Vodafone has found itself in hot water after rights group accused the giant mobile operator, which has 23 million of costumers in Egypt, questioned its "loyalty" to the Mubarak government during the protests that led to the ousting of the former leader.
The affair started when on January 28, mobile operators Vodafone, France Telecom's Mobinil and Etisalat were asked by the Mubarak government to suspend their services, which many attributed as an apparent attempt to hinder the relaying of information between protesters.
Following the revelations that Vodafone complied with the government's demand, Brett Solomon, executive director of campaign group Access, called for an audit of Vodafone's licensing agreements "to ensure we are not in a position of shutting down the network and sending pro- regime messages as we had to in Egypt".
However, defending the company, the outgoing Vodafone chairman Sir John Bond insisted the telecoms giant is a "force for good" in Egypt and even warned that due to licensing agreements Vodafone, could be forced to take similar actions in other countries.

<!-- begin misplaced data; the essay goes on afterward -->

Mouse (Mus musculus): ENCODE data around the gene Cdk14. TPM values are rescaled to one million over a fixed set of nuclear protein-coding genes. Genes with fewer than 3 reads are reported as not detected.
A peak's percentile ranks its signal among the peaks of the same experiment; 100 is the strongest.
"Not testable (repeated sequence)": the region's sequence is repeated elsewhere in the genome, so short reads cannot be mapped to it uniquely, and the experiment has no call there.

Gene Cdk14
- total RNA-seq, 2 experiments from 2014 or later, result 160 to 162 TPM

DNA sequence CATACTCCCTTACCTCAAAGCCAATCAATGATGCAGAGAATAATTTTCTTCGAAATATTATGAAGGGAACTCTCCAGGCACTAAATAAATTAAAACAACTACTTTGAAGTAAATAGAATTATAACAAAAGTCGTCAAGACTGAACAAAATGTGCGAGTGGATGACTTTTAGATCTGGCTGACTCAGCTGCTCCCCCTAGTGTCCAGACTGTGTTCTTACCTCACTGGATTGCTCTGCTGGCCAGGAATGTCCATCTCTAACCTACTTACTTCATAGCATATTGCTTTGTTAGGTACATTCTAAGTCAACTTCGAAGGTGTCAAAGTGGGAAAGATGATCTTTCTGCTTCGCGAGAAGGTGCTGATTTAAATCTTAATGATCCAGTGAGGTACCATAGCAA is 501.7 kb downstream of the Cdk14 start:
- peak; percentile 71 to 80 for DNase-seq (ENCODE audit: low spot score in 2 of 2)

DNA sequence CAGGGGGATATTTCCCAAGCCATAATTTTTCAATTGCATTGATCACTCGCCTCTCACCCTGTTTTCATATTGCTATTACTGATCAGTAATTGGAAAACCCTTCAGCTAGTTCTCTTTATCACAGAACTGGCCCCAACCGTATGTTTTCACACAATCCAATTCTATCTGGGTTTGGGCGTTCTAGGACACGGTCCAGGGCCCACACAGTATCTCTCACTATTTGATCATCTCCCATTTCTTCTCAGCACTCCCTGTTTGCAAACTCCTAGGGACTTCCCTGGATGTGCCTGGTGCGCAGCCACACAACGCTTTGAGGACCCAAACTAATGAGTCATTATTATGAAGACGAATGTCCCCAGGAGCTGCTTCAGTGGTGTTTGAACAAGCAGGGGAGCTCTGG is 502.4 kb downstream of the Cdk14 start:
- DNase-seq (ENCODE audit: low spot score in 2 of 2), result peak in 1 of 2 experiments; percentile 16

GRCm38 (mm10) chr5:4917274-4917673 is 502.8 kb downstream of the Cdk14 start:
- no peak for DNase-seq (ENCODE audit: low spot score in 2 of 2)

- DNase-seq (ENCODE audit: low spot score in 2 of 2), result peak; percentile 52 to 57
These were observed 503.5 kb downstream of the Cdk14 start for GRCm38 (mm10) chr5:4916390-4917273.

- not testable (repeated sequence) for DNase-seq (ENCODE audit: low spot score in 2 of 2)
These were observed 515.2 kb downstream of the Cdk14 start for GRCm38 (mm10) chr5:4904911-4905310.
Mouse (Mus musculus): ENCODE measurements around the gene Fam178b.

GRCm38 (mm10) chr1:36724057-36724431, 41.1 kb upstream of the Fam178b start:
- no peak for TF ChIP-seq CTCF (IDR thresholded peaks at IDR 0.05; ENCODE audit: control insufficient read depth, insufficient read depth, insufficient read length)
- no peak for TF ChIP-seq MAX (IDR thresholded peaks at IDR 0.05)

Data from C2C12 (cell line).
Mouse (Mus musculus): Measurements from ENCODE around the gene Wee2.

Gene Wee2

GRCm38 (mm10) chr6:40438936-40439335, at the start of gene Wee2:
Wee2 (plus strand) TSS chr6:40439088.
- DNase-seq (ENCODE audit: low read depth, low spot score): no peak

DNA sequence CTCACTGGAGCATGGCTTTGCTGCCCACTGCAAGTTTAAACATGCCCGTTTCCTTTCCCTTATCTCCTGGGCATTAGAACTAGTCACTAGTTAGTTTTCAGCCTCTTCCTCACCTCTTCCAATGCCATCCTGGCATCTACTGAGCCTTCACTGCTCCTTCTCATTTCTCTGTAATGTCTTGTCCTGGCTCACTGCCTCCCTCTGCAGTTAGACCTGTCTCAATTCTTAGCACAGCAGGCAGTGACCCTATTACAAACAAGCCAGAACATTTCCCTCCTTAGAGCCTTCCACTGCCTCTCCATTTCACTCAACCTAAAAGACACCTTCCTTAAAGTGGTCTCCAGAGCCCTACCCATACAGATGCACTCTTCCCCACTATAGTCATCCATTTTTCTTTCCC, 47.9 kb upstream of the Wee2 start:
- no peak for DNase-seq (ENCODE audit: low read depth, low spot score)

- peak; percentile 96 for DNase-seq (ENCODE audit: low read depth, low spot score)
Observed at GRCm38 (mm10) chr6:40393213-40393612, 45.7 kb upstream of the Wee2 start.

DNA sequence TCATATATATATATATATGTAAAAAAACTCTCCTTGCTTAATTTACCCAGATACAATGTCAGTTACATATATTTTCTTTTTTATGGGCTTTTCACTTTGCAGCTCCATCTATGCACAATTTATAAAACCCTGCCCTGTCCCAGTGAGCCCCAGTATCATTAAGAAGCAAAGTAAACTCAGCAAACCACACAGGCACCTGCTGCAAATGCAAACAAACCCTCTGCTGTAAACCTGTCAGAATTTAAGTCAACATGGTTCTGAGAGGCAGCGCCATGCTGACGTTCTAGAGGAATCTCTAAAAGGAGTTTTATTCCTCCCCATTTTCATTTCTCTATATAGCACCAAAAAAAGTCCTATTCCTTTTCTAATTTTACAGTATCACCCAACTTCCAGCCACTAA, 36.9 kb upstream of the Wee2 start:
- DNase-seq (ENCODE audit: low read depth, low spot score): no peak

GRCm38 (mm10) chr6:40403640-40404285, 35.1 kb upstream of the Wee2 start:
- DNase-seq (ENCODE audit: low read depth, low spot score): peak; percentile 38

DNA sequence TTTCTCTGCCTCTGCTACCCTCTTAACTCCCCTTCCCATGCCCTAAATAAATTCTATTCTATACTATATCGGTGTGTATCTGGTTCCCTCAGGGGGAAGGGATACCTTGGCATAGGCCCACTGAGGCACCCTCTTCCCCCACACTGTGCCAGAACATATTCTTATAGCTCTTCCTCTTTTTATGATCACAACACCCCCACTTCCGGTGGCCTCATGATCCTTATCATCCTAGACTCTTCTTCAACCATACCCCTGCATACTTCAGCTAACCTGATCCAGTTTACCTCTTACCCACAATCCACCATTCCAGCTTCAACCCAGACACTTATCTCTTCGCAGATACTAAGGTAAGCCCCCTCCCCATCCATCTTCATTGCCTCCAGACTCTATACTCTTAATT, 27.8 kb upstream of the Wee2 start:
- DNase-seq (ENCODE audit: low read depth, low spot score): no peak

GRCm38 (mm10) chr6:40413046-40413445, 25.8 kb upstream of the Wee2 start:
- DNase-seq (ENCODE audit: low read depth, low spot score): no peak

Sir John told shareholders at its annual meeting: "In Egypt employees risked their personal safety in a very volatile environment to keep the network up and running at a time when communication was more important than ever." The Herald Scotland reported him as saying.
"The operating licences in the countries in which we operate are set and subject to amendment by the governments of those countries. We have no discretion to negotiate arrangements", Sir John Bond added according to the Herald.
According to Bond, He said voice calls on the network were down for less than 24 hours. The chairman also pointed out that Vodafone was the first operator to restore services after the shutdown.
"As far as we are aware, in virtually every country network operators are subject to similar provisions to those used by the Egyptian authorities earlier this year," "On balance Vodafone has very clearly been a force for good in Egypt." Bond added.